London, Dec 17 (ANI): Scientists in Singapore and China have identified seven genes that increase an individual's susceptibility to leprosy.
The researchers, who analyzed more than 10,000 DNA samples from leprosy patients and healthy people in China, said their discovery highlights the important role that the innate immune response plays in the development of leprosy.
"Though leprosy is not common, the discoveries have significant ramifications for chronic infectious disorders and for host-pathogen interactions in other more prevalent mycobacterial diseases such as tuberculosis," Edison Liu, executive director of the Genome Institute of Singapore, said.
"This study represents one of the largest and best organized studies of the host genetics in infectious diseases published," Liu added.
Jianjun Liu, Human Genetics Group Leader at the GIS, said: "The discovery of these genes is a major breakthrough for research in leprosy and infectious diseases in general, and will be significant in the early diagnosis and development of new treatments."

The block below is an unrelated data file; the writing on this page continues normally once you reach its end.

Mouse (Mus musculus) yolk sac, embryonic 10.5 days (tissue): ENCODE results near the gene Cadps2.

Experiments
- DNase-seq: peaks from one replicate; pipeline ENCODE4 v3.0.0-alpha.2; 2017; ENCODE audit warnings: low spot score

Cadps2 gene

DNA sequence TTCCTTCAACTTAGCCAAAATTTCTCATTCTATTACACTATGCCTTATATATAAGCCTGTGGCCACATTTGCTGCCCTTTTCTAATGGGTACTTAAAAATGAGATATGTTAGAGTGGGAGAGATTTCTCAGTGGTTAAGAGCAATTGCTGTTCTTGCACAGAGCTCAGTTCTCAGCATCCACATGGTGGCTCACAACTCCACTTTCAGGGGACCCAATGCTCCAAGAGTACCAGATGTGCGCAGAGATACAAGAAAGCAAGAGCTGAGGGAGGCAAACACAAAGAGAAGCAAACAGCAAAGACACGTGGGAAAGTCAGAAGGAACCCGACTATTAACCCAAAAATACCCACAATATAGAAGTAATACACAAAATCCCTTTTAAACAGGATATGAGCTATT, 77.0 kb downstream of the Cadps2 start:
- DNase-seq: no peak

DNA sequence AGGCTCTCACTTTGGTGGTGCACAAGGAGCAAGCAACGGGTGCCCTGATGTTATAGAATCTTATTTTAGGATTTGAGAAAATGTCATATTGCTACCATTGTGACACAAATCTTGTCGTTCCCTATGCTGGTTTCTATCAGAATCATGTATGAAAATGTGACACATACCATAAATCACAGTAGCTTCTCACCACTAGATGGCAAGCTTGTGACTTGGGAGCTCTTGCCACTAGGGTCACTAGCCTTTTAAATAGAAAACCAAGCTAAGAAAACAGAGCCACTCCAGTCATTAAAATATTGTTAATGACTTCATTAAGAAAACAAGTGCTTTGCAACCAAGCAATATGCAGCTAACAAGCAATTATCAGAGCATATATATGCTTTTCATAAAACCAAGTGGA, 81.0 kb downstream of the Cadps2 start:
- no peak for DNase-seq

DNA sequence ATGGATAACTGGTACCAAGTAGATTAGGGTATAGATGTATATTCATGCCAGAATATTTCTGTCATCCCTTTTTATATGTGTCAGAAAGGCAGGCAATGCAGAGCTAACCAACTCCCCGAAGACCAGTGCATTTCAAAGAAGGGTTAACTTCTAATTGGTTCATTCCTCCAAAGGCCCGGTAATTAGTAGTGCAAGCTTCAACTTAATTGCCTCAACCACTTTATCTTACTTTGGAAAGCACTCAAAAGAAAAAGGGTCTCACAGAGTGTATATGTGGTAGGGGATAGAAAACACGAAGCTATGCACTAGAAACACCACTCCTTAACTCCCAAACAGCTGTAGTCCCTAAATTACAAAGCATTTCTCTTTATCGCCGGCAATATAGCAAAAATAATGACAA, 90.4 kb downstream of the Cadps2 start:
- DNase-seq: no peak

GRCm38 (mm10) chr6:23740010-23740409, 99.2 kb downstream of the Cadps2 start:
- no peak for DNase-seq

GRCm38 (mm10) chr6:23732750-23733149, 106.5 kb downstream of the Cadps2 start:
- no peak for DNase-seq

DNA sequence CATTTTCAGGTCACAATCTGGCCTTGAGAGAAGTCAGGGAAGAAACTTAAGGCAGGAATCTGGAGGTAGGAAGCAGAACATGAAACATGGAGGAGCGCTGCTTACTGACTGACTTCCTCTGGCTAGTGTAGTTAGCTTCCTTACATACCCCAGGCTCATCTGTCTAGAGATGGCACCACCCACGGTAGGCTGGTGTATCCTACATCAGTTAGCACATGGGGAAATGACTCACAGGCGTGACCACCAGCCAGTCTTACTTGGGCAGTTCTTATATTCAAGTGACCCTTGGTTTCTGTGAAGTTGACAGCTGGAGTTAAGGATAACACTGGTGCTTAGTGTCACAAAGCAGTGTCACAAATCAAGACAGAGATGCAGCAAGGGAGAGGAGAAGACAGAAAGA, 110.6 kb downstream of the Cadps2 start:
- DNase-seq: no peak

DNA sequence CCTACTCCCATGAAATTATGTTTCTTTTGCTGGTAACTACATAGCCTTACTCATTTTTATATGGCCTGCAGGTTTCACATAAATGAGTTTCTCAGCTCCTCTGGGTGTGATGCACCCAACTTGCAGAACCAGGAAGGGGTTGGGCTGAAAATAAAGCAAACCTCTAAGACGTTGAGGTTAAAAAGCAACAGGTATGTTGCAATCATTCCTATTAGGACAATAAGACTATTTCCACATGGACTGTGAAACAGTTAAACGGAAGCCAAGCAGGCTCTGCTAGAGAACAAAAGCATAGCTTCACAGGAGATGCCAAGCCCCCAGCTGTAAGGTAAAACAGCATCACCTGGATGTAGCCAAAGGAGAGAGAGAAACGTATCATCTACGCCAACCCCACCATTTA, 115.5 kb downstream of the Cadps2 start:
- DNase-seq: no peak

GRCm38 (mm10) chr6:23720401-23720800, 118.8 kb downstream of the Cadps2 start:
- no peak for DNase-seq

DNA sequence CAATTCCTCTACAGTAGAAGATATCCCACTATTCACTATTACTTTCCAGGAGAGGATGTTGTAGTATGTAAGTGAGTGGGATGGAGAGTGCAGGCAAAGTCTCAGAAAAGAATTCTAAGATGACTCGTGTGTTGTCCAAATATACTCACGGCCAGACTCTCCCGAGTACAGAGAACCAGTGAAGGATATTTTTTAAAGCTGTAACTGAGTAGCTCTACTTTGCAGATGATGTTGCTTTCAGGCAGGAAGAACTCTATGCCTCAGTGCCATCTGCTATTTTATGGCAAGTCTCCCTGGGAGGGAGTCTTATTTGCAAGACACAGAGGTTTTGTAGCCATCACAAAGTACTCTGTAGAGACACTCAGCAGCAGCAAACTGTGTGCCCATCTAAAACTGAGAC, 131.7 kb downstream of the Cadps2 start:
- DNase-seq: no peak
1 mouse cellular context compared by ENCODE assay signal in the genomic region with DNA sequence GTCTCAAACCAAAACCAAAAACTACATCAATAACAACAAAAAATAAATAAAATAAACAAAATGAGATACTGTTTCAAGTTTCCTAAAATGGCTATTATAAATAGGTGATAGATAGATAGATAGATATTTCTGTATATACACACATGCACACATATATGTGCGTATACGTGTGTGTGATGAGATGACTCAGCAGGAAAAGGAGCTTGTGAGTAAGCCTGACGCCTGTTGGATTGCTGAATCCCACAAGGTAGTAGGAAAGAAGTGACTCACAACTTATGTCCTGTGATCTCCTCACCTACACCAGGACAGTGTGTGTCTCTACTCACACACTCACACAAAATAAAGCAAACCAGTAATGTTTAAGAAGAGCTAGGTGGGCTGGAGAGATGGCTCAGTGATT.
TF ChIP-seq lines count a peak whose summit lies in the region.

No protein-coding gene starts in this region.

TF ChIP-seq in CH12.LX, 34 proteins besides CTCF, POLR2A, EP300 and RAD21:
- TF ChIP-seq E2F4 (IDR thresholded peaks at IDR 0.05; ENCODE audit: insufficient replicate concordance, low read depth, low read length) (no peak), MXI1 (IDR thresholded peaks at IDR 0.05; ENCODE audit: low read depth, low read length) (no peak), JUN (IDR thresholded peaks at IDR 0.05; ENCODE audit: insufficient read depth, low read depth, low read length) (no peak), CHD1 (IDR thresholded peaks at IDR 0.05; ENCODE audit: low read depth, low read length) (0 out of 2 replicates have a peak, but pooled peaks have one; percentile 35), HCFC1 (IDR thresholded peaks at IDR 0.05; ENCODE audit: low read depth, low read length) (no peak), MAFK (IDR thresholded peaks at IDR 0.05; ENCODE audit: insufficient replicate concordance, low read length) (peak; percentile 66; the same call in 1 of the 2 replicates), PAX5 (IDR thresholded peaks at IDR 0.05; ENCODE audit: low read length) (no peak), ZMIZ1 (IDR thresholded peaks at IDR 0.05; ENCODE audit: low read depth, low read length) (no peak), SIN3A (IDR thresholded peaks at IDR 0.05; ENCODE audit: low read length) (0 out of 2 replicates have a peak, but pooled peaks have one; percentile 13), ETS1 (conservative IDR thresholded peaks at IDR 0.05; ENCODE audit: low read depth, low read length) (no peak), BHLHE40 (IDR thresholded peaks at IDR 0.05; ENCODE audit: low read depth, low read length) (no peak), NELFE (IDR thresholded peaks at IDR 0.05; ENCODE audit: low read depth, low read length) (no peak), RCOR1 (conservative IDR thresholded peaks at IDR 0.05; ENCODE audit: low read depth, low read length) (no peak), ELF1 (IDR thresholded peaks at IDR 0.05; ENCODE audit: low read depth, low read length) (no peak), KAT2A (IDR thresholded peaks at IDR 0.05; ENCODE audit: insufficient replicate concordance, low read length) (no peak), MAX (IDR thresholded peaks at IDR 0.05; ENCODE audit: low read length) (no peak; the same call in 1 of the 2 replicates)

The seven genes associated with susceptibility to leprosy are: CCDC122, C13orf31, NOD2, TNFSF15, HLA-DR, RIPK2 and LRRK2.
Leprosy, a chronic infectious disease caused by the bacterium Mycobacterium leprae (M. leprae), mainly affects skin and peripheral nerves and may lead to irreversible disabilities.
Although it has been largely eliminated in developed countries, leprosy is still a major public health problem in many developing countries, particularly in tropic and sub-tropic regions.
The study appears in the New England Journal of Medicine. (ANI)